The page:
Notorious B.I.G. and Tupac Shakur are two of the most prolific rappers of all time, and fans will spend hours and hours debating who was the better lyricist. But what about hip-hop lovers who didn’t like their music?
will.i.am had a similar debate during a resurfaced interview on the “Hip Hop Confessions” podcast in June 2021. The Grammy-winning musician and vocalist explained to veteran rapper Mad Skillz that he had difficulty relating Pac and Biggie’s music.
“Like when people say Tupac and Biggie, I’m such a Tribe Called Quest, De La Soul head that I don’t like Tupac and Biggie,” said the Black Eyes Peas artist in a clip shared by The Art of Dialogue’s Instagram on Monday, July 26. “That kind of music doesn’t speak to my spirit.”
will.i.am further continued explaining that he likes other popular artists from the late ’80s and early 1990s such as KRS-One and the Boogie Down Productions. But he doesn’t hold Biggie and Pac in the same regard as the rappers that came before them.
“If it’s Tupac and Biggie, I don’t even … hold them up like that. I hold Eric B. and Rakim up like that,” he stated. “Tupac’s dope — don’t get me wrong. It’s not like I don’t think he’s dope. It’s just the music … it spoke to the projects. My escape is De La/Tribe out the projects. It took me out the projects while I was still in the projects.”
The 47-year-old said the music from A Tribe Called Quest, De La Soul, Eric B., and Rakim inspired his childhood while growing up in low-income housing projects in the Boyle Heights neighborhood of Los Angeles.
“It took me out the projects physically, as far as being able to reach my dreams, that was my path out,” he continued. “And it took me out of the projects as far as while I was in the projects, the worlds it painted for me. It kept me safe while I was in the projects.
He added, “Had I loved 2Pac and Biggie while I was in the projects, I probably would have been stuck in the projects still.”
Fans in the comments sections of The Art of Dialogue’s post have mixed feelings about will.i.am’s remarks. Some accused him of clout chasing while others respected his unique perspective on two of the most influential rappers.
“Fair enough, and to be all the way fair I don’t know anybody who listens or loves his music.”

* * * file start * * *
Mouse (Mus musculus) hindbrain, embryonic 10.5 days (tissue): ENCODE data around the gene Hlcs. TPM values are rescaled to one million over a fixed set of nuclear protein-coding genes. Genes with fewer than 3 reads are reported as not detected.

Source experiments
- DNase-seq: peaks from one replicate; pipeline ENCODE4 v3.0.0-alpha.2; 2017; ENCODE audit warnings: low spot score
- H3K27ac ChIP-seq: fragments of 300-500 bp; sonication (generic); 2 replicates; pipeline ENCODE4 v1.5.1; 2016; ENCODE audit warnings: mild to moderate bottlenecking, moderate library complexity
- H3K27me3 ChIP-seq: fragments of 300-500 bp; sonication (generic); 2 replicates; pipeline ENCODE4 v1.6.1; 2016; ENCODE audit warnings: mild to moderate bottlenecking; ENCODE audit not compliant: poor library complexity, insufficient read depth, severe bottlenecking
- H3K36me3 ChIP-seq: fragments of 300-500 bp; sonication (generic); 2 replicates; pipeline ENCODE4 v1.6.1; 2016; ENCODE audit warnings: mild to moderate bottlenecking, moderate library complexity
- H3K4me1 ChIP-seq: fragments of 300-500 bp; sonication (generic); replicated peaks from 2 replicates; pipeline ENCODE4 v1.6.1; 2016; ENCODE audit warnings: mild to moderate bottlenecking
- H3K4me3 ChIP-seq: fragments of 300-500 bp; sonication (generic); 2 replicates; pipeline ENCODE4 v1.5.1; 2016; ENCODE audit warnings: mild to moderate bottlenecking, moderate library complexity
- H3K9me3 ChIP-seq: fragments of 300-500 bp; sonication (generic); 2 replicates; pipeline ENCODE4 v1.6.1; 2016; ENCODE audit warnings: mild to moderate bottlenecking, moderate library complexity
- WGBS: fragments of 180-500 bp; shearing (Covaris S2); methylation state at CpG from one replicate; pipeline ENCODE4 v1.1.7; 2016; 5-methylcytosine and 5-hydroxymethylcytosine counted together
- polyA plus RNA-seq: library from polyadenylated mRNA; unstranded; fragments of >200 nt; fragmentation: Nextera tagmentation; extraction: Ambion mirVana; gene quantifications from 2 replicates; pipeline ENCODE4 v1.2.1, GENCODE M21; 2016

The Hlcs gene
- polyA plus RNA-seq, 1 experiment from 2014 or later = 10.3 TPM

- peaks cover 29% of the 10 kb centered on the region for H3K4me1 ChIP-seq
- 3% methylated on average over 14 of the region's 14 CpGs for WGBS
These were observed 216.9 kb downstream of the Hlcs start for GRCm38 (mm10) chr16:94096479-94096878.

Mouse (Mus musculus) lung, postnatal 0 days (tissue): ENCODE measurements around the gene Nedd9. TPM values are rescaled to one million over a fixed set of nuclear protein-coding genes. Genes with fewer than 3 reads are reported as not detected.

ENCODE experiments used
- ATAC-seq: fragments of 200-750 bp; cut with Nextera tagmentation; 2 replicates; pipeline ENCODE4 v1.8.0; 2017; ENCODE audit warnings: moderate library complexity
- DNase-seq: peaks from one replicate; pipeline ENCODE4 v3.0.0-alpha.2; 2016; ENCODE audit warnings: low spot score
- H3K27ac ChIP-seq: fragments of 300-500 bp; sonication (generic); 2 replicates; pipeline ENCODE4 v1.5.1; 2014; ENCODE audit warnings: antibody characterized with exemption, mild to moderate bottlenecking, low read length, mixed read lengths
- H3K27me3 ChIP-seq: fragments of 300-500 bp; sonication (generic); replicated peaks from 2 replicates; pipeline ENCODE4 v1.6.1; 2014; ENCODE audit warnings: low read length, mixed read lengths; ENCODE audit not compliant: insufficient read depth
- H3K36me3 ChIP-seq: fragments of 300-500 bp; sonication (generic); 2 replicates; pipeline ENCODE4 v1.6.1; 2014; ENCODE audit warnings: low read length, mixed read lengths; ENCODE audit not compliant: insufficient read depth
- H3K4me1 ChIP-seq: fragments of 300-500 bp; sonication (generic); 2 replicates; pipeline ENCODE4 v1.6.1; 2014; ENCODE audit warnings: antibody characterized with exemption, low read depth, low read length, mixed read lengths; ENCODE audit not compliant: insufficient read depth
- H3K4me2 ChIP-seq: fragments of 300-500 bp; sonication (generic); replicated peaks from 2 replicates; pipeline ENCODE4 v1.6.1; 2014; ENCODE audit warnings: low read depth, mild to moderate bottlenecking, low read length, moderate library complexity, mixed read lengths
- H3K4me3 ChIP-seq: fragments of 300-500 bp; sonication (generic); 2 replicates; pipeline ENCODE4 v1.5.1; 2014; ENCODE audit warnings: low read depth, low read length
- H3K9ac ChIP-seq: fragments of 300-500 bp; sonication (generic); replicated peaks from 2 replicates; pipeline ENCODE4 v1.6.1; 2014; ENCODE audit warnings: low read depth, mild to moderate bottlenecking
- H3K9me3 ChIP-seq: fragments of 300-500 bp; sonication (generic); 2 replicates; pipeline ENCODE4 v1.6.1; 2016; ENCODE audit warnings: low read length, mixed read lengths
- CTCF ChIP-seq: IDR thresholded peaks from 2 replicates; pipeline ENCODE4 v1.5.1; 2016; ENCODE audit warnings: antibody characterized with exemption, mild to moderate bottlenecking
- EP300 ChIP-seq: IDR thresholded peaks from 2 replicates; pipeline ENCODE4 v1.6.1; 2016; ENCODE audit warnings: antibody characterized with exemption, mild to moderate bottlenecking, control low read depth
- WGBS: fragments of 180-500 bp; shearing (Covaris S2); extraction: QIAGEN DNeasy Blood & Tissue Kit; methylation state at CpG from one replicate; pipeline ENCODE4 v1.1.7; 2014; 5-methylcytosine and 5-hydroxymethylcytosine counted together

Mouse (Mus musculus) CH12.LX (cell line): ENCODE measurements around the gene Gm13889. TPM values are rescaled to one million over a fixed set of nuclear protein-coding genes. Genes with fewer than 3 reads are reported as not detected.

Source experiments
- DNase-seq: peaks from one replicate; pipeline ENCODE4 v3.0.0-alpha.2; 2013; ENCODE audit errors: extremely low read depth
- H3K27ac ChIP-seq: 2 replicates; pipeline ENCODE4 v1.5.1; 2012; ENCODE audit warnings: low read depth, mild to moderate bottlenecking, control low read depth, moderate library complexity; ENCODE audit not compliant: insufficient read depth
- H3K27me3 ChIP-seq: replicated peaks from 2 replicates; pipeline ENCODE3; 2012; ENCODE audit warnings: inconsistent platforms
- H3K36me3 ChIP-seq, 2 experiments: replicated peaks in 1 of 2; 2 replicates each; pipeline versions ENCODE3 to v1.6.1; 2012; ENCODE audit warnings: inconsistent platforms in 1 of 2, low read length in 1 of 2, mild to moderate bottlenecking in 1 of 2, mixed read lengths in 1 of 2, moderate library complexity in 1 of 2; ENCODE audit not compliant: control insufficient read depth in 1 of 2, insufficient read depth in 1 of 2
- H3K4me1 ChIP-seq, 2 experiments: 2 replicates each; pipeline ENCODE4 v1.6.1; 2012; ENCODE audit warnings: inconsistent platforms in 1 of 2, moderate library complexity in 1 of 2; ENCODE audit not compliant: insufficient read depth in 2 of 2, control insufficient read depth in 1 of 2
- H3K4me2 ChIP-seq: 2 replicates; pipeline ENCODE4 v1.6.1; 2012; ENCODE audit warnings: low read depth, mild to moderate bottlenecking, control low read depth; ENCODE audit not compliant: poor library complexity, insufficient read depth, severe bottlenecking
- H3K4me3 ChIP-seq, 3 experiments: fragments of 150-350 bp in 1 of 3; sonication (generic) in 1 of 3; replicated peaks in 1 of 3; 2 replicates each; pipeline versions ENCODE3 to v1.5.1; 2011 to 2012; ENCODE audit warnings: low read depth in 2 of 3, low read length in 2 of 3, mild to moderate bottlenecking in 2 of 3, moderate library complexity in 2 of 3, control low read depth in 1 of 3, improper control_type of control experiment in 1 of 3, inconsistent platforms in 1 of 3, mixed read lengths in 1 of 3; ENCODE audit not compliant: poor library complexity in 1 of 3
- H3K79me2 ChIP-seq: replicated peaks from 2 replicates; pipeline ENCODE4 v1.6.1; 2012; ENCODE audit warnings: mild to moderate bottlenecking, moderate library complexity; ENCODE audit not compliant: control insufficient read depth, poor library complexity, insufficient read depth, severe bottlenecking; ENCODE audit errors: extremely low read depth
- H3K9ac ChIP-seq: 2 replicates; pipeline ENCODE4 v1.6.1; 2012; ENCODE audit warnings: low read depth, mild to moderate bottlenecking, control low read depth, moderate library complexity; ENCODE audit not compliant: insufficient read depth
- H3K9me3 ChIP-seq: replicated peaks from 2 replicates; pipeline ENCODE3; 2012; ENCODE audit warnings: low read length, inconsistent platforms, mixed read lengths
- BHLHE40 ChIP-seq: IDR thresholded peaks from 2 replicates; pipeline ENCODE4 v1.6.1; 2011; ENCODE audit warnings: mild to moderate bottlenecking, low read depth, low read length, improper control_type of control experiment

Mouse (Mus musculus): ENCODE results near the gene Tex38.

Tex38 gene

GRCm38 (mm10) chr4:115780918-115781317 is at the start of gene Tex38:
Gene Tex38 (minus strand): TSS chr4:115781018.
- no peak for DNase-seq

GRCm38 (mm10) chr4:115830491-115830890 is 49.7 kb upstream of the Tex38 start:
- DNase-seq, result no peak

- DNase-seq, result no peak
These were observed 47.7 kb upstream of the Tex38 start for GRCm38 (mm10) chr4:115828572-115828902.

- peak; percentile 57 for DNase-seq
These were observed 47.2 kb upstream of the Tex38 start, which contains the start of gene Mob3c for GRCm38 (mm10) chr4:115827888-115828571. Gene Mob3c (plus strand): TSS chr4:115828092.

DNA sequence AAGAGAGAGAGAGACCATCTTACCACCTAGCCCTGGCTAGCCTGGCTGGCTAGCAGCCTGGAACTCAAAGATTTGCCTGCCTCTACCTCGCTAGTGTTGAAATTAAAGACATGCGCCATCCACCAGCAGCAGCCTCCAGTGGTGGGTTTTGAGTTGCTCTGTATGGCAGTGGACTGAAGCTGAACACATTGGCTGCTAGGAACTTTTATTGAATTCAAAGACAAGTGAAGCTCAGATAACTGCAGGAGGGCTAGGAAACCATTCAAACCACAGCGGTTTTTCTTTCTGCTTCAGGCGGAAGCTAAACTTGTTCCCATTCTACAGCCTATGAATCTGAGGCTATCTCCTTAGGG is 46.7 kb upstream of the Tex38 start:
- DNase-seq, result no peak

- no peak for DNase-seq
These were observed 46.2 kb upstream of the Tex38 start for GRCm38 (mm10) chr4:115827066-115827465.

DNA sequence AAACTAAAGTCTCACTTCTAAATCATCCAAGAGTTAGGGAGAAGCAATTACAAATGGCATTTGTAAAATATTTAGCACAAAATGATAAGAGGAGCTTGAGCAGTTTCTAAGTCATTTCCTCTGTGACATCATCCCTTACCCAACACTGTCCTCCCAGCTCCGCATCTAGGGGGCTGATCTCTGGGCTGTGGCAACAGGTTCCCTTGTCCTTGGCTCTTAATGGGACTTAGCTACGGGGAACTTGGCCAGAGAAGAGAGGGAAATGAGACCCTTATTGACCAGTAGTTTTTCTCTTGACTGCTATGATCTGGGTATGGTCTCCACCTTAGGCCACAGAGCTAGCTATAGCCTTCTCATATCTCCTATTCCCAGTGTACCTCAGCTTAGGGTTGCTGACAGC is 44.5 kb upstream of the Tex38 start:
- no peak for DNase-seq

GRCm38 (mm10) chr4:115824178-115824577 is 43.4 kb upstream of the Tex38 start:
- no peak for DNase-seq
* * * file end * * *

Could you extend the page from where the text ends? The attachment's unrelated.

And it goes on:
“Another clout chaser… lemme find out you dudes out here dissing 2Pac. He been dead almost 25 years & his name still ring bells.”
“So ‘Dear mama/Sky is the limit don’t do nothing for yo fake intellectual mind huh boy stop l!!!!”
“To be fair, it’s probably his honest, unbiased opinion. I’d rather that than a lotta artists lyin’ about how much they loved them.”
“This man a goofy! His career was over once Fergie left the Black Eyed Peas.”
“That type of music didn’t speak to you, but you were signed to ruthless records by The Godfather of Gangsta Rap.”
In 1992, will.i.am was signed to Eazy-E’s Ruthless Records as a member of the group Atban Klann. After being dropped from the label in 1995, Will formed the socially conscious group The Black Eyed Peas with artist Taboo, Filipino-American rapper apl.de.ap, and later added singer Fergie in 2002.
Tupac died from complications after being shot in a drive-by shooting in Las Vegas on September 6, 1996. Months later, Biggie was also shot and killed during a drive-by shooting in California on March 9, 1997. The rappers were 25 and 24 years old, respectively.
Tupac earned six Grammy nominations during his career, including “Best Rap Album” for 1995’s “Me Against The World,” and 1996’s “All Eyez On Me.” His single “Dear Mama” also received a nomination for Best Rap Solo Performance. Meanwhile, Biggie gained four Grammy nods, including for his posthumous album, “Life After Death,” and tracks like “Hypnotize” for Best Solo Rap Performance.